Money Talk For Couples Part 2: The Conversation

A model, that brings both safety and respect for both partners in communicating about money, is the Couple’s Dialogue from Imago Relationship Therapy (see Blog entitled Couples’ Difficulties in Communication).

You are not solving problems about finances at this point. The purpose is for both of you to listen to each other without judgment or blame. The most important thing is having empathy for your partner (putting yourself in your partner’s place). Later on, once both are heard and understood, solutions can be proposed.

Some topics to talk about:

  1. When I think about money, what comes up for me is . . .
  2. My greatest concern about money is . . .
  3. The messages I received about money growing up (you can use your     multigenerational family tree from Part 1) are . . . How I think these have affected my view about money personally and in our relationship is . . .
  4. I mainly identify with the ‘money personality type’ (see Part 1) . . . How I think this affects you and our relationship is . . .
  5. What I like about myself in handling money is . . . What I would like to change is . . .
  6. What I admire in the way you, my partner, handles money is . . .
  7. One thing that bothers me about how you handle money is . . . What this says about me is . . . My greatest fear about this is . . .
  8. One thing that I think bothers you about how I handle money is . . . What I say to myself about your fears or concerns around this are . . .

Notice how important it is to stay as the ‘compassionate visitor’ as you give your partner the ‘gift’ of expressing her/himself fully, being listened to even if you disagree. Money is a very delicate, highly charged issue. Please do not think your partner does not ‘love’ you because it is hard to change. This is more about your partner than about you. You are learning about each other’s views and struggles around money.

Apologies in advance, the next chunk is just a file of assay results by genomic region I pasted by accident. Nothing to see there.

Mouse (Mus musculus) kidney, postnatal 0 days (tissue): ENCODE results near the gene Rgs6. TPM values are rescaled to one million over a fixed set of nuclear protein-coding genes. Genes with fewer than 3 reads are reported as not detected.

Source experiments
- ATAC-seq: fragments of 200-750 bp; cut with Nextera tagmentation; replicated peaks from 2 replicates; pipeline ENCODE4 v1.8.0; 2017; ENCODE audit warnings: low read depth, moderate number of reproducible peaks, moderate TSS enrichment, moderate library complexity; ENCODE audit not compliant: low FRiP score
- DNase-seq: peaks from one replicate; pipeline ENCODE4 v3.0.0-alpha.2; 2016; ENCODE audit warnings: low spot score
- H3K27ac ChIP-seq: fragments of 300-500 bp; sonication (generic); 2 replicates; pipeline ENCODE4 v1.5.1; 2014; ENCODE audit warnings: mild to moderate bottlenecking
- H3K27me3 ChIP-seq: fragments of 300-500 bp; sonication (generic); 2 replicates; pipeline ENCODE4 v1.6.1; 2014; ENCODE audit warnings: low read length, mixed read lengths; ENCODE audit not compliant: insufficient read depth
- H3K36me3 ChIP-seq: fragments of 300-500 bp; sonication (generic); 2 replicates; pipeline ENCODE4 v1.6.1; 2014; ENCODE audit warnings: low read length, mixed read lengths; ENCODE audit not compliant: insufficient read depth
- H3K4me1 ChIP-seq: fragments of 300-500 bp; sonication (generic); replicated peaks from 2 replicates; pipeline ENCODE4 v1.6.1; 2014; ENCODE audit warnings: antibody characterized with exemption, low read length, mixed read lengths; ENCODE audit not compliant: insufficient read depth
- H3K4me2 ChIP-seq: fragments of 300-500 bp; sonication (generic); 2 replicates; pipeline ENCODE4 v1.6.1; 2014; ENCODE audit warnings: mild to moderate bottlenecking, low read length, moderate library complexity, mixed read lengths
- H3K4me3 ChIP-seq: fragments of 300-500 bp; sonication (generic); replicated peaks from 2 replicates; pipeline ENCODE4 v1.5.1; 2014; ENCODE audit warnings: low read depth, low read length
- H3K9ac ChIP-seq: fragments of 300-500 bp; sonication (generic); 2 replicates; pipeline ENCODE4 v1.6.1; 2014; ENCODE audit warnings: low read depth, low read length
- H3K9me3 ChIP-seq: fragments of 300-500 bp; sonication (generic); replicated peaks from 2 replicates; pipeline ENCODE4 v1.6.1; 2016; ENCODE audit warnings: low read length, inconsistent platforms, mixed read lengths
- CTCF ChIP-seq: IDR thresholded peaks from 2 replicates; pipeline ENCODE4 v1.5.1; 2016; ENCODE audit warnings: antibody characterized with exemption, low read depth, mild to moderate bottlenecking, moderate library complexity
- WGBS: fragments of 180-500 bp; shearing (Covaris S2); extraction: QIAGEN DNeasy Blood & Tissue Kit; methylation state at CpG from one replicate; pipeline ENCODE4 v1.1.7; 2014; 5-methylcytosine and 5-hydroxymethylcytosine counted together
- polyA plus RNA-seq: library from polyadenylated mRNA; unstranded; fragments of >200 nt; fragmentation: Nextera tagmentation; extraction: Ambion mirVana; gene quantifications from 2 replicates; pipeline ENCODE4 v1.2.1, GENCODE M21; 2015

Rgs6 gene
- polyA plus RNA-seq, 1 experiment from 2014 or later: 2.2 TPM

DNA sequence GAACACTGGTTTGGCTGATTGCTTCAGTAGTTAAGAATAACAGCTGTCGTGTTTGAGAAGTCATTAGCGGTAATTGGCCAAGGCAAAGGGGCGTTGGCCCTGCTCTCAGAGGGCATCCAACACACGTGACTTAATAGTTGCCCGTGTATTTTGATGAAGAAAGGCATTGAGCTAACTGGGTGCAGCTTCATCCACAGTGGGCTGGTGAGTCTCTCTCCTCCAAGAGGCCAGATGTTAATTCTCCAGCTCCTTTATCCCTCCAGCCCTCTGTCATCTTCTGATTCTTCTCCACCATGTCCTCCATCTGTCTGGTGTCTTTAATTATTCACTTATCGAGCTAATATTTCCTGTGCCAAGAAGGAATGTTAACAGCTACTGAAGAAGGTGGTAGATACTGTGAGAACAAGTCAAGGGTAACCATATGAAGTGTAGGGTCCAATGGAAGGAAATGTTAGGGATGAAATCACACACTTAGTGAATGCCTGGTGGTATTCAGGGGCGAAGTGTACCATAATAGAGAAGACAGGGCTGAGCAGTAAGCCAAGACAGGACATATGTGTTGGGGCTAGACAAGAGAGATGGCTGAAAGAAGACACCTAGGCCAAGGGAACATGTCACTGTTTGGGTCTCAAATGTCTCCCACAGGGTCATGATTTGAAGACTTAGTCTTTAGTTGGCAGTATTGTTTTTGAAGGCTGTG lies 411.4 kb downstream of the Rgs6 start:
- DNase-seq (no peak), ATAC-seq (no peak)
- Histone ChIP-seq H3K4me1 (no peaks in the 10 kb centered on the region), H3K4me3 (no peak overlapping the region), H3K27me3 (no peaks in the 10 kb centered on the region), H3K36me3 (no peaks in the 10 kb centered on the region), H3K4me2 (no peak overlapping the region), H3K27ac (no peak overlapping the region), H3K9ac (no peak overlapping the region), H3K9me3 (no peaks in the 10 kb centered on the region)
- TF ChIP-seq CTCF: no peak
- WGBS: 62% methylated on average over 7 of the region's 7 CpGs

In my next Blog, I will share with you some practical tips for handling money as a couple. Please let me know what other couple’s issues you would like me to write about.

Ann Klein – Columbia Marriage and Relationship Counseling teaching couples effective communication skills to resolve conflicts, reestablish intimacy, and restore caring and connection in their relationships.

Relationship stories from one tradition

Here are some stories of wisdom I share with my couples. They are universal tales, passed down from one generation to the next, which demonstrate giving each other ‘gifts’ by stretching emotionally.

The Spoon Story
One day a couple went to God (or spiritual leader) and asked God what was the difference between heaven and hell. God brought them up to a room and they saw a couple trying to feed themselves from a big cauldron of soup with large ladles. They were starving because the spoons could not reach their mouths.  God said, “This is hell.” Then God took them up stairs to another room. In this room, they saw another couple with a large cauldron and long ladles; but this time they were feeding each other and were well nourished.

This story deomstrates that when one partner ‘visits’ with the other, listening and keeping the space between them safe is imperitive, so their partner can take a risk and share difficult issues.

The Bird Story
One day a student (could be male or female) was very envious of his teacher because the teacher (could be male or female) was so wise and seemed to know all the answers. So the student devised a plan to fool this teacher and make her look like a fool in front of the other students. He found a bird and covered the bird in his hands.

Then he went to his teacher and asked her if the bird was dead or alive. If the teacher said the bird was alive, the student would crush and kill the bird. If the teacher said the bird was dead, he would open up his hands and let the bird fly away. So, he went to his teacher and said, “Oh wise one, is the bird I hold in my hands dead or alive?” The teacher said, “My child you are holding life in your hands, choose well.”

The following story demonstrates the concept of validating each other’s truths and perceptions instead of finding the ‘truth’.

The Angel Story